"It was a very disheartening and offensive ordeal we had to go through," Apollonia Ward says. "We had to prove we weren't criminals. We had to go through a lot of back and forth, and our lawyers had to stay on top of them to get them to do everything right."

For those who don't know, the Goldwater Institute is another bunch of Kochy nutjobs, so it's unsurprising to see them working to undermine law enforcement and the American way espoused by Reagan and Biden.

Also unsurprising: I agree with them and am glad that the Wards found nutjobs to help them defeat the looters.
 

Pertinacious Tom

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Although the State of Kansas Admits This Guy Is Innocent, It Still Wants To Destroy His 1959 Corvette



The thing about the bolded part is, seizing "guilty" property from innocent people IS permitted and has lots of powerful supporters, including the President. Hence this thread.

In non-drug war looting news, Rich Martinez got his Corvette back!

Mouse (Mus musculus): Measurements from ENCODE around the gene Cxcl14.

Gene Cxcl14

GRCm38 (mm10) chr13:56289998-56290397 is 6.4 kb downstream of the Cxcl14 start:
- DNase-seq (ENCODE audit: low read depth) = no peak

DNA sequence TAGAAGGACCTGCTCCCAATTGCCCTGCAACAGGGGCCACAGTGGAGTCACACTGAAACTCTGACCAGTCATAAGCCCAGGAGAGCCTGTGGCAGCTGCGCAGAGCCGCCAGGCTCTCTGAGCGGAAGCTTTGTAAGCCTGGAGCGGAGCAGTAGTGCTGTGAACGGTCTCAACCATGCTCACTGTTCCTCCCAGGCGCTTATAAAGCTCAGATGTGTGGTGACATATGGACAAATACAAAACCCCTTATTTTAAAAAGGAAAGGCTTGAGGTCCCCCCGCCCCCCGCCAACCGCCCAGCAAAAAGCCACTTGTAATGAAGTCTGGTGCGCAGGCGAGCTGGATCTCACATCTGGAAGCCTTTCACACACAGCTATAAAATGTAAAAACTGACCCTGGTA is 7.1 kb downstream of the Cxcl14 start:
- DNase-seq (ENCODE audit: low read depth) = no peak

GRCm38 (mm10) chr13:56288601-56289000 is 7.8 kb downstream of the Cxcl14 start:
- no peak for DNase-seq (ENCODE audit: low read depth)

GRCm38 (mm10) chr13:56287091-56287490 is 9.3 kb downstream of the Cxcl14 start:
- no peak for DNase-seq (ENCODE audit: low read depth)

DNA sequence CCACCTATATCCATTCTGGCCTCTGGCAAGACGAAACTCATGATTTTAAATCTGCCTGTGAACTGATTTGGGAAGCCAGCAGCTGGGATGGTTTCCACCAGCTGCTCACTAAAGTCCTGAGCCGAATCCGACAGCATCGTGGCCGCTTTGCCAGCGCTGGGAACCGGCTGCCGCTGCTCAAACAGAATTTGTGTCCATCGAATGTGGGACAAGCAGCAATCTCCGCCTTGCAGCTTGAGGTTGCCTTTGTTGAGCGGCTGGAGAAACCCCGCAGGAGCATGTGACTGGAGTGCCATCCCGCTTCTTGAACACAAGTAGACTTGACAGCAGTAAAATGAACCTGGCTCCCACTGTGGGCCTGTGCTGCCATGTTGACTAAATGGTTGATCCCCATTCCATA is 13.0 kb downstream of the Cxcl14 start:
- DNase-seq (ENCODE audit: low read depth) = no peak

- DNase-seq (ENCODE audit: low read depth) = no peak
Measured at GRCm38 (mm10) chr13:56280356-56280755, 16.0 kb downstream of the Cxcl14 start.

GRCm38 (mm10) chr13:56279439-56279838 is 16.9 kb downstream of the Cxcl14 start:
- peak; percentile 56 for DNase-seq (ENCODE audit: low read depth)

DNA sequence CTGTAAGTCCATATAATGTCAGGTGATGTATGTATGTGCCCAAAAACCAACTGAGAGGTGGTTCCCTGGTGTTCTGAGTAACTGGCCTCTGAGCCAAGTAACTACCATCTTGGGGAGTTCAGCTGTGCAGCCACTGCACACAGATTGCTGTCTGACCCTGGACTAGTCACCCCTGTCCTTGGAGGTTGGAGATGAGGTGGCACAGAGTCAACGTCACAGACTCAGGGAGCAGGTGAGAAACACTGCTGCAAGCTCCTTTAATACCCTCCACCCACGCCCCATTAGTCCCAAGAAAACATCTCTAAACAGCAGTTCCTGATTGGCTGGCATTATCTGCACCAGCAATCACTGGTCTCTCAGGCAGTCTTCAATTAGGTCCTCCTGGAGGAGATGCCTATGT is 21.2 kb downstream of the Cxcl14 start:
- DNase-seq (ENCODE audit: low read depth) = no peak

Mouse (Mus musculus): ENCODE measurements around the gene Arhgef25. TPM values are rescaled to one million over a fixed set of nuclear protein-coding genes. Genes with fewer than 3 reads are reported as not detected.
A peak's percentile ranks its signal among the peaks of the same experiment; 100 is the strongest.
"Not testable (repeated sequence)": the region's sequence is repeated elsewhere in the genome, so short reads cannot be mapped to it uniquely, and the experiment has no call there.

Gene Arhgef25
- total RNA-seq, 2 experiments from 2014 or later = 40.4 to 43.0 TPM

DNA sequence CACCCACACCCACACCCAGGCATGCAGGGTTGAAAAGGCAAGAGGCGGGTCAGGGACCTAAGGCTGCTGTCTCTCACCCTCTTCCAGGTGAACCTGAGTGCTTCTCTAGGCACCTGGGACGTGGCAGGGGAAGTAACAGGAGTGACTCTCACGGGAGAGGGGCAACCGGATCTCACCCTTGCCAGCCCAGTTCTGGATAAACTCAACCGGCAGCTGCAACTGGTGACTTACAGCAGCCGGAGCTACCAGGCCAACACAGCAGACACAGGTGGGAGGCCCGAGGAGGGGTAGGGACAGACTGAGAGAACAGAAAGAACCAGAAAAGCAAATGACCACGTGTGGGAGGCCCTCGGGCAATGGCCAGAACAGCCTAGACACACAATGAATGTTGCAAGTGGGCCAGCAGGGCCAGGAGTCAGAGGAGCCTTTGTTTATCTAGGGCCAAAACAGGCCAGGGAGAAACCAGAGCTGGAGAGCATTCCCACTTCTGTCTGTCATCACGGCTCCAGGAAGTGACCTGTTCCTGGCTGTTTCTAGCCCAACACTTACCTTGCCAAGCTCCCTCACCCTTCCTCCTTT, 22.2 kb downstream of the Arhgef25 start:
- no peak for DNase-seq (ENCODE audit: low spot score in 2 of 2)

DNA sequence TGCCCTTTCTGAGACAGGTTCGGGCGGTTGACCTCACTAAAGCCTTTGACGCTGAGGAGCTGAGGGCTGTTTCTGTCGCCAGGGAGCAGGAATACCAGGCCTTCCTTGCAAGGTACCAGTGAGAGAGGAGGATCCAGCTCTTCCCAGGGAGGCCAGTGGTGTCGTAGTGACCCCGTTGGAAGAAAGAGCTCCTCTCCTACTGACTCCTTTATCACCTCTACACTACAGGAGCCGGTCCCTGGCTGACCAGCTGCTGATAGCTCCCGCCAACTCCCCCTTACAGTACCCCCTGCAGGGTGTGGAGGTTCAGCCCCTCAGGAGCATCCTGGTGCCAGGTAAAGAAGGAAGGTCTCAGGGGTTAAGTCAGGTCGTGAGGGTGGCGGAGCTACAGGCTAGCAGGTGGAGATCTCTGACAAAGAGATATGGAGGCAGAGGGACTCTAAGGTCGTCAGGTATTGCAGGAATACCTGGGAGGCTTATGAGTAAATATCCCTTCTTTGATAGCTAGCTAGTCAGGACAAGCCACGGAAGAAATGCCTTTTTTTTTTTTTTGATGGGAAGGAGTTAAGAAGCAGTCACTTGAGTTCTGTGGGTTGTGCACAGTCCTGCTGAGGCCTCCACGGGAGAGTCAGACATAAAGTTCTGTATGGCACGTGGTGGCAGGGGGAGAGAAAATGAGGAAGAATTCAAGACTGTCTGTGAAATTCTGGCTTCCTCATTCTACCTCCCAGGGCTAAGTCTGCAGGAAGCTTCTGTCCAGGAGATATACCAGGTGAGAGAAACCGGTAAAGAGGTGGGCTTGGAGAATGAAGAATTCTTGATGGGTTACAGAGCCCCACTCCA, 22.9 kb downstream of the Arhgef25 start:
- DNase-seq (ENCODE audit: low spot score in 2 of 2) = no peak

It took Rich Martinez some six years and cost him $30,000, but he finally got his 1959 Corvette back from the state of Kansas. It also required an act of the legislature to finally make the Kansas Highway Patrol and Department of Revenue return the vehicle, which they planned to crush. ...

I'm not sure whether that's a Koch-$pon$ored legislature, but it's Kansas and they don't seem to like looting, so one can assume...
 

Pertinacious Tom

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You're in violation when it's over 8 inches.
If you read what other people think about a court case or proposed legislation but don't read the decision or the bill, you have only the credibility of those whose words you adopted.
I've found that when I actually read a court case you linked, it said the opposite of what you claimed. This bears on your credibility.

So I ask again, where did you get that 8 inch number?
 

Pertinacious Tom

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Wilmington Residents Win First Round of Lawsuit Challenging City’s Unconstitutional Impound Racket